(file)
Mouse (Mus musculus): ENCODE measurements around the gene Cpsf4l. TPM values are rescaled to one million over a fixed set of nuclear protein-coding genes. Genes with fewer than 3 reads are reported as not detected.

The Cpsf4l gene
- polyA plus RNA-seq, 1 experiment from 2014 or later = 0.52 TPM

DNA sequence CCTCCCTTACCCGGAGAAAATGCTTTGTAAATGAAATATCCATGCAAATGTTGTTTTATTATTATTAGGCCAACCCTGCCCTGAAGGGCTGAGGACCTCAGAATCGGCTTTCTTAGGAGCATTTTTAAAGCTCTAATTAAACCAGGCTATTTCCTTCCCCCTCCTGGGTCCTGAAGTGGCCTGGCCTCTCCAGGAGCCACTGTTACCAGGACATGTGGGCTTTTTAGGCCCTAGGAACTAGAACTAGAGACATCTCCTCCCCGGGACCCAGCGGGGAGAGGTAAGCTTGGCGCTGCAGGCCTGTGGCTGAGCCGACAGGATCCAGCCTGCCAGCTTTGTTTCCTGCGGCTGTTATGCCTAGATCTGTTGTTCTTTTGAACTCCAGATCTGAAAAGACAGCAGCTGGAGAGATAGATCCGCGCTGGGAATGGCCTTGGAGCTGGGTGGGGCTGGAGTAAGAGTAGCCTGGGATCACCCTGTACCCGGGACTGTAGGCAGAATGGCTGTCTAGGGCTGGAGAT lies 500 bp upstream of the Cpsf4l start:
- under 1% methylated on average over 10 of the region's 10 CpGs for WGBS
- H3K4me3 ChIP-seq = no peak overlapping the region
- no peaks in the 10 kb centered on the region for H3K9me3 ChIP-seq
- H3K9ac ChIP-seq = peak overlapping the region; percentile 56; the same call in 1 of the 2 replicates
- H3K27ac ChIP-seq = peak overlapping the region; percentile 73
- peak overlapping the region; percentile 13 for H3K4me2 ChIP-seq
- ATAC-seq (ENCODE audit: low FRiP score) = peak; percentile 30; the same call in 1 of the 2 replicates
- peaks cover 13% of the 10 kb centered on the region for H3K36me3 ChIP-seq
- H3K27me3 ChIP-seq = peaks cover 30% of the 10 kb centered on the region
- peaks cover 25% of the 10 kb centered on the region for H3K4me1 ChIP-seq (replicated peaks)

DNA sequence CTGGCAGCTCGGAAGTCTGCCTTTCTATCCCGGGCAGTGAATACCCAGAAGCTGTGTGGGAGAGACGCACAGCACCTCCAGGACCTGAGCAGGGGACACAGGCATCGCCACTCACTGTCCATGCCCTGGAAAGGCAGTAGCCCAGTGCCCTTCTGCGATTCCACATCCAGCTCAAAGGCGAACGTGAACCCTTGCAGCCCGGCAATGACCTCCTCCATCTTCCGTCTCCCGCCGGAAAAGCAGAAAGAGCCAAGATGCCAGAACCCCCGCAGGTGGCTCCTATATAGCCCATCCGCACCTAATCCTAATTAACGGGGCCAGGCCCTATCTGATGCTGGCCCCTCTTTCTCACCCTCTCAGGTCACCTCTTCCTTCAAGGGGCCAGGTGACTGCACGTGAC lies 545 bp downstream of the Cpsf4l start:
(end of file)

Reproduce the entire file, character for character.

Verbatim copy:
Mouse (Mus musculus): ENCODE measurements around the gene Cpsf4l. TPM values are rescaled to one million over a fixed set of nuclear protein-coding genes. Genes with fewer than 3 reads are reported as not detected.

The Cpsf4l gene
- polyA plus RNA-seq, 1 experiment from 2014 or later = 0.52 TPM

DNA sequence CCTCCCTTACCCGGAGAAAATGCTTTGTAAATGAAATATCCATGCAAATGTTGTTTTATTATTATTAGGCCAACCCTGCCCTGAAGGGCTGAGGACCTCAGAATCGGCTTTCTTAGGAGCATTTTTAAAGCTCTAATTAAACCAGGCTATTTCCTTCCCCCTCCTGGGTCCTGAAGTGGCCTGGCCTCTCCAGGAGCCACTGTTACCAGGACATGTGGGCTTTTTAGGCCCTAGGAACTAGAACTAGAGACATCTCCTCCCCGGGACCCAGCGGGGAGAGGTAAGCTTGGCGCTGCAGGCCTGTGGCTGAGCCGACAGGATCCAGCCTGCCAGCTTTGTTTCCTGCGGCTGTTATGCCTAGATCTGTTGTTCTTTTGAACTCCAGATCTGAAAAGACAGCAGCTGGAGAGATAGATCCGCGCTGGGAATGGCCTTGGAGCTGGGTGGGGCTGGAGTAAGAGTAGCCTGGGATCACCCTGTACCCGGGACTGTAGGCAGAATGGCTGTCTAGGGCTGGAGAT lies 500 bp upstream of the Cpsf4l start:
- under 1% methylated on average over 10 of the region's 10 CpGs for WGBS
- H3K4me3 ChIP-seq = no peak overlapping the region
- no peaks in the 10 kb centered on the region for H3K9me3 ChIP-seq
- H3K9ac ChIP-seq = peak overlapping the region; percentile 56; the same call in 1 of the 2 replicates
- H3K27ac ChIP-seq = peak overlapping the region; percentile 73
- peak overlapping the region; percentile 13 for H3K4me2 ChIP-seq
- ATAC-seq (ENCODE audit: low FRiP score) = peak; percentile 30; the same call in 1 of the 2 replicates
- peaks cover 13% of the 10 kb centered on the region for H3K36me3 ChIP-seq
- H3K27me3 ChIP-seq = peaks cover 30% of the 10 kb centered on the region
- peaks cover 25% of the 10 kb centered on the region for H3K4me1 ChIP-seq (replicated peaks)

DNA sequence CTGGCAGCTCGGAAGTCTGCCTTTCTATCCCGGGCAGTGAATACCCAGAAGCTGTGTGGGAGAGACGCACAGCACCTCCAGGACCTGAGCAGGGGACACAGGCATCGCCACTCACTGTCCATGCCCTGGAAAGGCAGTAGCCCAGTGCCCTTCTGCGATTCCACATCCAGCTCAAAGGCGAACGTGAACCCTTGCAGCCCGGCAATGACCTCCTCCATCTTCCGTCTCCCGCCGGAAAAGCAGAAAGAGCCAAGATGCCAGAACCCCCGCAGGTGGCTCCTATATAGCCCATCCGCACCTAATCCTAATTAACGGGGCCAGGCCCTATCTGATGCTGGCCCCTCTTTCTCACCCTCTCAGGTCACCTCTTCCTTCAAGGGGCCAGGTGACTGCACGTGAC lies 545 bp downstream of the Cpsf4l start: